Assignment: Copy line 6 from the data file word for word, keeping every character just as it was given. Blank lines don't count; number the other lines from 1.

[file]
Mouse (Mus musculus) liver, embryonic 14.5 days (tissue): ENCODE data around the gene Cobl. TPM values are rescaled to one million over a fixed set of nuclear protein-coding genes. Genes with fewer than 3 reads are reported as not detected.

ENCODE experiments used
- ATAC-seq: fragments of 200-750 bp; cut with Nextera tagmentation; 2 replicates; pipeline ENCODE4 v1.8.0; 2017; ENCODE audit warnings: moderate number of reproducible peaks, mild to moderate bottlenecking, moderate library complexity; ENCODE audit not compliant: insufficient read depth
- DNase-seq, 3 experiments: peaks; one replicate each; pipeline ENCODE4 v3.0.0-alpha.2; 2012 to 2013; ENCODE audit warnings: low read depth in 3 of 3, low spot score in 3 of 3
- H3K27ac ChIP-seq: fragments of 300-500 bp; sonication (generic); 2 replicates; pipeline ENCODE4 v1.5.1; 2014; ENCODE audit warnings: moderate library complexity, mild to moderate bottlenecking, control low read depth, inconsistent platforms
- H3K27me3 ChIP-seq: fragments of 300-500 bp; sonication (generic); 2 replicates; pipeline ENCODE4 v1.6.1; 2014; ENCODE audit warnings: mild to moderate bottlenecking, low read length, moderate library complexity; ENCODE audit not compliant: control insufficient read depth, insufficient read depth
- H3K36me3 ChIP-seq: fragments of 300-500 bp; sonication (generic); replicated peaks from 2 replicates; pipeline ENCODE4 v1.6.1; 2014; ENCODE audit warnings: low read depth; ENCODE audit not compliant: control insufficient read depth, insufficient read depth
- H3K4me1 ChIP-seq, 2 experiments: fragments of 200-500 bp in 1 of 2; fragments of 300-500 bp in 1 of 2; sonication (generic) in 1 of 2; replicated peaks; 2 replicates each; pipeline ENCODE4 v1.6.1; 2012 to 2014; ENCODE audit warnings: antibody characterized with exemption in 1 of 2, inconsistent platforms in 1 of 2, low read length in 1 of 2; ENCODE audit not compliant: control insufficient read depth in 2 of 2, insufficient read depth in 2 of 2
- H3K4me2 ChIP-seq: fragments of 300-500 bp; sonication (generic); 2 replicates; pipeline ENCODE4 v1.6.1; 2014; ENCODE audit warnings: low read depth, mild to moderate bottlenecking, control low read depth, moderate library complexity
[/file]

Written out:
- H3K27me3 ChIP-seq: fragments of 300-500 bp; sonication (generic); 2 replicates; pipeline ENCODE4 v1.6.1; 2014; ENCODE audit warnings: mild to moderate bottlenecking, low read length, moderate library complexity; ENCODE audit not compliant: control insufficient read depth, insufficient read depth